Letter from Toronto

It's embarrassing, these days, to be an American among international human rights lawyers. Or at least it was for me at the third triennial meeting of the International Lesbian and Gay Law Association (ILGLAW). After the last such meeting, I reported here on the progress being made on same-sex partnerships around the world. Held this year in Toronto, June's ILGLAW conference included lawyers and fellow travelers not only from Canada, but also from Austria, Australia, Colombia, England, Hong Kong, India, Israel, Italy, the Netherlands, the Philippines, Scotland, South Africa, and Spain. This intimate group of intellectual colleagues have dedicated themselves -- often at the risk of careers, family support, or even their lives -- to protecting lesbian, gay, bisexual, and transgendered folks' rights to live, love, and form families in countries from .au to .za. Every session drove home more vividly what we Americans knew to be true: Among developed nations, the United States is seriously lagging on gay rights; among developing nations, the United States puts up severe barriers toward basic human rights.

You might suspect this too, dear reader, but, even so, the facts will shock you. In this informal series of reports, I'll tell some stories of the astonishing progress being made worldwide on LGBT rights, in India, South Africa, Hong Kong, Israel, Australia, Canada, and Europe. But first, let me illustrate how humiliating it was to be an American at this gathering. I'll leave aside the shameful things you already know, like the death penalty, the abrogation of the Geneva Conventions at Guantanamo and Abu Ghraib, and the contempt for the United Nations. Our colleagues were simply astonished to learn that lesbian and gay rights are not categorized as human rights in the United States, as they are throughout the rest of the developed world. They were completely astonished by the feverish rhetoric that the American religious right wing hurls against lesbians and gay men.

But here's the humiliating moment that struck me most deeply. Several Americans were describing to our colleagues the horrifying Miller-Jenkins case, in which a Virginia court is invalidating a Vermont custody order and striking down a child's ties to her legal co-mother. Steeped in international human rights law, our colleagues suggested appealing based on the 1990 Convention on the Rights of the Child -- and were shocked to discover that the United States had not ratified this basic human rights document, nor is it likely to in the future. Receiving their looks of pity and disbelief, I understood for the first time how it felt to be an Israeli peace activist or a white South African activist under apartheid -- to feel deeply ashamed of your government's actions, unable to excuse (although we did try to explain) your fellow citizens' choices, and helpless to rebut the world's utterly appropriate condemnation. I'm not sure I've understood before how much I love my country -- and how much I long to be proud of it once again.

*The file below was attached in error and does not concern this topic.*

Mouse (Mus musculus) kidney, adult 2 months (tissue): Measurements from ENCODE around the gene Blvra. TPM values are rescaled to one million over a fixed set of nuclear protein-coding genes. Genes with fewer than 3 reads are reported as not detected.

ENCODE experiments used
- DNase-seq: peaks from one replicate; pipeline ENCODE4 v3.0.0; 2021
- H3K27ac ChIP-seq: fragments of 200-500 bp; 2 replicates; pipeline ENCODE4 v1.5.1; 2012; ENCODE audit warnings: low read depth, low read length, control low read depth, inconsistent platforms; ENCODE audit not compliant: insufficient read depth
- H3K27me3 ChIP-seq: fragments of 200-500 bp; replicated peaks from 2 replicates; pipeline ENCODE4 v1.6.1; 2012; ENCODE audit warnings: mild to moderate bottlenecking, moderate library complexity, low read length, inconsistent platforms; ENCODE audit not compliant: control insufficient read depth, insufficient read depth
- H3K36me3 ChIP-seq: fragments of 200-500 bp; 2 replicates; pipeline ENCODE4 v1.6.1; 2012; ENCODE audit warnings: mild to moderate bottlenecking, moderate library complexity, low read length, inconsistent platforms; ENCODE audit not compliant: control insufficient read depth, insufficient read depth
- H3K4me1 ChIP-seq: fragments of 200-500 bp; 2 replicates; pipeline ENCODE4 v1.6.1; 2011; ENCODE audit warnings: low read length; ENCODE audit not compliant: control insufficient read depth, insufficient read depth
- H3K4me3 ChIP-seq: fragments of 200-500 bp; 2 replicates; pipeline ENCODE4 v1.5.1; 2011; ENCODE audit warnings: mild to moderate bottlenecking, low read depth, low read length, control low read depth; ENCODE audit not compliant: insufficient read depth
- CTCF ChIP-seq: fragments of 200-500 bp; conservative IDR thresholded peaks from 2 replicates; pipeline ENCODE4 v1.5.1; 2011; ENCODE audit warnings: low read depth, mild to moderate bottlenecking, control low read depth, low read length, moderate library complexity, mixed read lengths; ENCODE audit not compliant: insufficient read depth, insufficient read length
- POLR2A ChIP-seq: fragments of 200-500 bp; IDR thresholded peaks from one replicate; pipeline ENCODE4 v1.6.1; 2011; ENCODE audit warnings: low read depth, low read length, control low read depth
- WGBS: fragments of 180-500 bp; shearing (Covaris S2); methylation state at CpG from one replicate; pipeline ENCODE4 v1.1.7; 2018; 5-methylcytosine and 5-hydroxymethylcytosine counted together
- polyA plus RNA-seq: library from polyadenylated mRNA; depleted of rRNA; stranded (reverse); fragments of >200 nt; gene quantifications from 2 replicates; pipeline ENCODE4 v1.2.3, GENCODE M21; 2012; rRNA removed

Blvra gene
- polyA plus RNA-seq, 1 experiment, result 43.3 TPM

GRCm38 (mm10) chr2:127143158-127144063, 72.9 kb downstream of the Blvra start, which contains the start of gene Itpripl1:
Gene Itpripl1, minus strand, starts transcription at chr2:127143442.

And yet even for Americans, this gathering was thrilling -- precisely because so much of the globe is moving ahead on LGBT rights more quickly than the United States. Herewith some stories and highlights:

Runaway lesbian brides -- and so forth -- in India.

Lately, I've been astonished by a series of news reports about young rural Indian women who run away from their parents and insist on marrying each other. As soon as I saw Aditya Bondyopadhyay, legal consultant to India's Naz Foundation International, I nearly tackled him asking for an explanation. When we'd first met in 2002, he had been well beyond dour about the situation in India for MSM, or men who have sex with men (the only term that he found was acceptable to men who use a wide variety of traditional terms for their subcontinental sexual identities and who interpret “gay” as meaning rich Westerners). In India, he had explained to us in 2002, aiming at marriage was a dream: his problem was that HIV/AIDS outreach workers were being arrested, jailed, raped, and beaten by police on charges of inciting men to violate India's notorious Section 377, the ban on “crimes against nature” left over from Queen Victoria's criminal code. Bondyopadhyay had told us that there were so few openly gay organizers in India -- a nation of more than one billion people, making up roughly one-sixth of the world -- that they could count each other on one hand.

What had changed? A great deal, Bondyopadhyay told me this time, visibly happy as we walked together in Toronto's pride parade (waving both India's and Pakistan's flags, to roars of approval from cheering onlookers). For one thing, the NAZ Foundation India Trust, a partner organization of NAZ Foundation International, had brought a lawsuit challenging Section 377 -- and had been shocked by an unexpected surge of support from across the country. Human rights groups, poverty groups, women's groups, and all of India's English-language dailies -- the voice of the nation's most powerful class -- were insisting on complete repeal. He was all but dumbfounded. “I never imagined that 377 would go in my lifetime,” he said. “But now I think it will be gone in maybe 10 years.”